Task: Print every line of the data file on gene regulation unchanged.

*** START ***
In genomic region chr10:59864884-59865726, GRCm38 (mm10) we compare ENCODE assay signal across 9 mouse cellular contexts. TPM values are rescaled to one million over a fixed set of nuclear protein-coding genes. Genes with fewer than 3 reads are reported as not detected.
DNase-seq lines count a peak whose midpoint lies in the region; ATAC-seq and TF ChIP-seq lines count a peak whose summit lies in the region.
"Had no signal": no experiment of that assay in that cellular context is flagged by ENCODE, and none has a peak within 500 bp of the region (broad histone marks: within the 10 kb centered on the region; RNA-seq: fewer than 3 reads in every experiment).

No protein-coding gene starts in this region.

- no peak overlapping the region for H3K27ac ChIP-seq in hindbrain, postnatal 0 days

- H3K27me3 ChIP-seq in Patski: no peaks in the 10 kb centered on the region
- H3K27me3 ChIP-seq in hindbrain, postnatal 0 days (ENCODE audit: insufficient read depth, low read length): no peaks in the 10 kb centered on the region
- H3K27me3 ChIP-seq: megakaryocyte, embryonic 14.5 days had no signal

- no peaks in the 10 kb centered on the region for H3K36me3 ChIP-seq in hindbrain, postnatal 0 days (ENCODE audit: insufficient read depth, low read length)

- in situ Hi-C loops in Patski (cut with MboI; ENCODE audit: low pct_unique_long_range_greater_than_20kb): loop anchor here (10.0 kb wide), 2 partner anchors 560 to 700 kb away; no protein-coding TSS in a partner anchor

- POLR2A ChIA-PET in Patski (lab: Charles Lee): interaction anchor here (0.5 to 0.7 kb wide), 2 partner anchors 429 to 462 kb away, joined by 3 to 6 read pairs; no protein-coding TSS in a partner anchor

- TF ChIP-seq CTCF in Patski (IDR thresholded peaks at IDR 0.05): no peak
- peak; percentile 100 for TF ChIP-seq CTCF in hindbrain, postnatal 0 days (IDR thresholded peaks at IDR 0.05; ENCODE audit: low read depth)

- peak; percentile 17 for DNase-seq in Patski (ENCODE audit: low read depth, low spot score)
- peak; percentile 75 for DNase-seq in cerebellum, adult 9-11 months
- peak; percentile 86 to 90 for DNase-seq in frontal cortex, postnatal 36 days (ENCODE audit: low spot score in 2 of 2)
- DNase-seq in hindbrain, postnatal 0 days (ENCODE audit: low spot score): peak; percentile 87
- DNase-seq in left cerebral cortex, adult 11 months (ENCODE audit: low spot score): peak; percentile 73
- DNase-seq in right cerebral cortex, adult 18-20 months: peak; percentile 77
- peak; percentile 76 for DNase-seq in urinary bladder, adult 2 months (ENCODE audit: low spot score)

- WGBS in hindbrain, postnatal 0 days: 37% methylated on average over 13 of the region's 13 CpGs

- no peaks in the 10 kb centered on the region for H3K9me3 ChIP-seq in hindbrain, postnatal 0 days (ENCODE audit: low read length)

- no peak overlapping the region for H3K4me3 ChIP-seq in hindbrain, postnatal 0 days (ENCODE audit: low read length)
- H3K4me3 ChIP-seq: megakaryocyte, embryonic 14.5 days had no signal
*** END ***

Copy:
In genomic region chr10:59864884-59865726, GRCm38 (mm10) we compare ENCODE assay signal across 9 mouse cellular contexts. TPM values are rescaled to one million over a fixed set of nuclear protein-coding genes. Genes with fewer than 3 reads are reported as not detected.
DNase-seq lines count a peak whose midpoint lies in the region; ATAC-seq and TF ChIP-seq lines count a peak whose summit lies in the region.
"Had no signal": no experiment of that assay in that cellular context is flagged by ENCODE, and none has a peak within 500 bp of the region (broad histone marks: within the 10 kb centered on the region; RNA-seq: fewer than 3 reads in every experiment).

No protein-coding gene starts in this region.

- no peak overlapping the region for H3K27ac ChIP-seq in hindbrain, postnatal 0 days

- H3K27me3 ChIP-seq in Patski: no peaks in the 10 kb centered on the region
- H3K27me3 ChIP-seq in hindbrain, postnatal 0 days (ENCODE audit: insufficient read depth, low read length): no peaks in the 10 kb centered on the region
- H3K27me3 ChIP-seq: megakaryocyte, embryonic 14.5 days had no signal

- no peaks in the 10 kb centered on the region for H3K36me3 ChIP-seq in hindbrain, postnatal 0 days (ENCODE audit: insufficient read depth, low read length)

- in situ Hi-C loops in Patski (cut with MboI; ENCODE audit: low pct_unique_long_range_greater_than_20kb): loop anchor here (10.0 kb wide), 2 partner anchors 560 to 700 kb away; no protein-coding TSS in a partner anchor

- POLR2A ChIA-PET in Patski (lab: Charles Lee): interaction anchor here (0.5 to 0.7 kb wide), 2 partner anchors 429 to 462 kb away, joined by 3 to 6 read pairs; no protein-coding TSS in a partner anchor

- TF ChIP-seq CTCF in Patski (IDR thresholded peaks at IDR 0.05): no peak
- peak; percentile 100 for TF ChIP-seq CTCF in hindbrain, postnatal 0 days (IDR thresholded peaks at IDR 0.05; ENCODE audit: low read depth)

- peak; percentile 17 for DNase-seq in Patski (ENCODE audit: low read depth, low spot score)
- peak; percentile 75 for DNase-seq in cerebellum, adult 9-11 months
- peak; percentile 86 to 90 for DNase-seq in frontal cortex, postnatal 36 days (ENCODE audit: low spot score in 2 of 2)
- DNase-seq in hindbrain, postnatal 0 days (ENCODE audit: low spot score): peak; percentile 87
- DNase-seq in left cerebral cortex, adult 11 months (ENCODE audit: low spot score): peak; percentile 73
- DNase-seq in right cerebral cortex, adult 18-20 months: peak; percentile 77
- peak; percentile 76 for DNase-seq in urinary bladder, adult 2 months (ENCODE audit: low spot score)

- WGBS in hindbrain, postnatal 0 days: 37% methylated on average over 13 of the region's 13 CpGs

- no peaks in the 10 kb centered on the region for H3K9me3 ChIP-seq in hindbrain, postnatal 0 days (ENCODE audit: low read length)

- no peak overlapping the region for H3K4me3 ChIP-seq in hindbrain, postnatal 0 days (ENCODE audit: low read length)
- H3K4me3 ChIP-seq: megakaryocyte, embryonic 14.5 days had no signal